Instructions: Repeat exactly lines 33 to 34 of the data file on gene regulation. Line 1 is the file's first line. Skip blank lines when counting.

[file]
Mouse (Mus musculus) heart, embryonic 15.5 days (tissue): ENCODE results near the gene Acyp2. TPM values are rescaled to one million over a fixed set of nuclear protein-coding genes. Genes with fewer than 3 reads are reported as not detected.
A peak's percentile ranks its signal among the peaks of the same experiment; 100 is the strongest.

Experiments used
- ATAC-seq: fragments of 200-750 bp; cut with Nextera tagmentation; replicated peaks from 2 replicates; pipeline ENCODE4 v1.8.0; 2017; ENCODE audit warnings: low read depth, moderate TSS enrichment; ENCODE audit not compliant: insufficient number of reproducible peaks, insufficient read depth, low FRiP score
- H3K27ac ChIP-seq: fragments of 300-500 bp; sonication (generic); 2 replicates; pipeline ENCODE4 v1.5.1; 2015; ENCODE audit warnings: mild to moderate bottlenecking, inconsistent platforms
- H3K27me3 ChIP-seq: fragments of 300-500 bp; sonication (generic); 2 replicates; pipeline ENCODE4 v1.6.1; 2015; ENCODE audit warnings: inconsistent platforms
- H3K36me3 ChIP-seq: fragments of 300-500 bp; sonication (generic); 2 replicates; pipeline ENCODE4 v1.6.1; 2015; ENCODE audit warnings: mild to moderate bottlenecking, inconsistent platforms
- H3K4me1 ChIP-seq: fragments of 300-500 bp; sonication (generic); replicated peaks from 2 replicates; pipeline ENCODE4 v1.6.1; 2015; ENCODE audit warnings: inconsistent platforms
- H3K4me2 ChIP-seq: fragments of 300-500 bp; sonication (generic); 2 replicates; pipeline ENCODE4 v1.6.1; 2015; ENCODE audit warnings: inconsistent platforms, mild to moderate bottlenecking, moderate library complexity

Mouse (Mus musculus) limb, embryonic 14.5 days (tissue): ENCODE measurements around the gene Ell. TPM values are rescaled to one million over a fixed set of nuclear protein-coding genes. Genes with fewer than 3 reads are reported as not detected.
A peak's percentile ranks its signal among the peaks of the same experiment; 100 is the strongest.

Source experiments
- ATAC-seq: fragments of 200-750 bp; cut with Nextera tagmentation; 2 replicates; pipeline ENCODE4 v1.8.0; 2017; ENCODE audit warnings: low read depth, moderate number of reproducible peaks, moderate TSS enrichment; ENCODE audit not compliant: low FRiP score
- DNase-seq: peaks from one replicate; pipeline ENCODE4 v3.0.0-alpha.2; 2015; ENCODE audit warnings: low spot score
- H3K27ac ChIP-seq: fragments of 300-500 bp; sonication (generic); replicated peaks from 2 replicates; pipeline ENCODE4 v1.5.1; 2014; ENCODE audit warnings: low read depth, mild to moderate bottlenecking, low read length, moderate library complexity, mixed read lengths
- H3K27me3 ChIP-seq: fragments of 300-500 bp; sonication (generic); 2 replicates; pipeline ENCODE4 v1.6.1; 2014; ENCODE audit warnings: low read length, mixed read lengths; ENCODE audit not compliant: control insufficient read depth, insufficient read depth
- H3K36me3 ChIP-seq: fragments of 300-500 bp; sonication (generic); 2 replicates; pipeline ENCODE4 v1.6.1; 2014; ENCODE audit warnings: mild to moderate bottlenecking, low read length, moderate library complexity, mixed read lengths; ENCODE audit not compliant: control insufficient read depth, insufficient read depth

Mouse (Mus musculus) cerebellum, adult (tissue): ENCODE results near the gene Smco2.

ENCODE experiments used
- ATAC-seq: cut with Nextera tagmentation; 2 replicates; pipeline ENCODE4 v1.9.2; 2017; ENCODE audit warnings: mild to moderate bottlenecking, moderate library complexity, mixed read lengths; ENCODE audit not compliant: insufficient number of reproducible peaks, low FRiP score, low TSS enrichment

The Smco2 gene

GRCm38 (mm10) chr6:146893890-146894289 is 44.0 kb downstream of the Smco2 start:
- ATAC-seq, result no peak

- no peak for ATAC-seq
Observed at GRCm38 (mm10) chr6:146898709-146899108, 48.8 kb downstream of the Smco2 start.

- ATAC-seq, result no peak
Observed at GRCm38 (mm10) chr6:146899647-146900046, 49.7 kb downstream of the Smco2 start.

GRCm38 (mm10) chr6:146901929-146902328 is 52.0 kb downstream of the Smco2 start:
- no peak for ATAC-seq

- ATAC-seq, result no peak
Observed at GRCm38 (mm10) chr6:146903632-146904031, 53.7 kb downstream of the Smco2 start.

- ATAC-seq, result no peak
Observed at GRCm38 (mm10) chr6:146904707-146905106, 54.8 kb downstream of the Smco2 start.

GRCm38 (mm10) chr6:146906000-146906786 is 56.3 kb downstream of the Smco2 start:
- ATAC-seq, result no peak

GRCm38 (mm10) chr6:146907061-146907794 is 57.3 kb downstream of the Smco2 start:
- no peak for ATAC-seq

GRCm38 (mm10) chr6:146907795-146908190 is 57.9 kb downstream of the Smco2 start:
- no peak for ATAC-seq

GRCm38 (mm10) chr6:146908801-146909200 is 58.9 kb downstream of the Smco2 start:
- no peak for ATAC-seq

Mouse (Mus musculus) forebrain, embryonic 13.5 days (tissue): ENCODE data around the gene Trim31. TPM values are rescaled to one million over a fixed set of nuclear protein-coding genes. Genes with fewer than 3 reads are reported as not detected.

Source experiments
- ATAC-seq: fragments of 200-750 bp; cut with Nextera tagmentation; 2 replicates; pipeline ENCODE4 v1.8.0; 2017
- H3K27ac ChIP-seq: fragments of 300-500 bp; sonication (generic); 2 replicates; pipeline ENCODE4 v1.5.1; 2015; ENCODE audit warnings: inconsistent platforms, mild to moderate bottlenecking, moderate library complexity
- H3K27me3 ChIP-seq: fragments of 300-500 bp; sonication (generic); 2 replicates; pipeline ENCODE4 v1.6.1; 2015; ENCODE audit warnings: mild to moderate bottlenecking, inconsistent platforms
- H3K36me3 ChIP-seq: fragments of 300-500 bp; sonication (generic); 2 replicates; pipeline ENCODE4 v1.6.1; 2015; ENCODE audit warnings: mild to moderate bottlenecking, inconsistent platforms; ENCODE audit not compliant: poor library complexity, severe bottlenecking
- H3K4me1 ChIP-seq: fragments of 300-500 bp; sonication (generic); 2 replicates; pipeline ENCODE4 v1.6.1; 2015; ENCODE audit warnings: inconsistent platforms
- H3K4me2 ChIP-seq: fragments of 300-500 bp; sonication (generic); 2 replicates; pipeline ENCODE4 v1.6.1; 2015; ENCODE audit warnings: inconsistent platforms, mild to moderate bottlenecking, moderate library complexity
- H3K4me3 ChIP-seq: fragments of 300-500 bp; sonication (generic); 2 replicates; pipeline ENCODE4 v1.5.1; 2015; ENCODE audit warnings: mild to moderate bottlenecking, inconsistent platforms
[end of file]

Observed at GRCm38 (mm10) chr6:146904707-146905106, 54.8 kb downstream of the Smco2 start.

GRCm38 (mm10) chr6:146906000-146906786 is 56.3 kb downstream of the Smco2 start: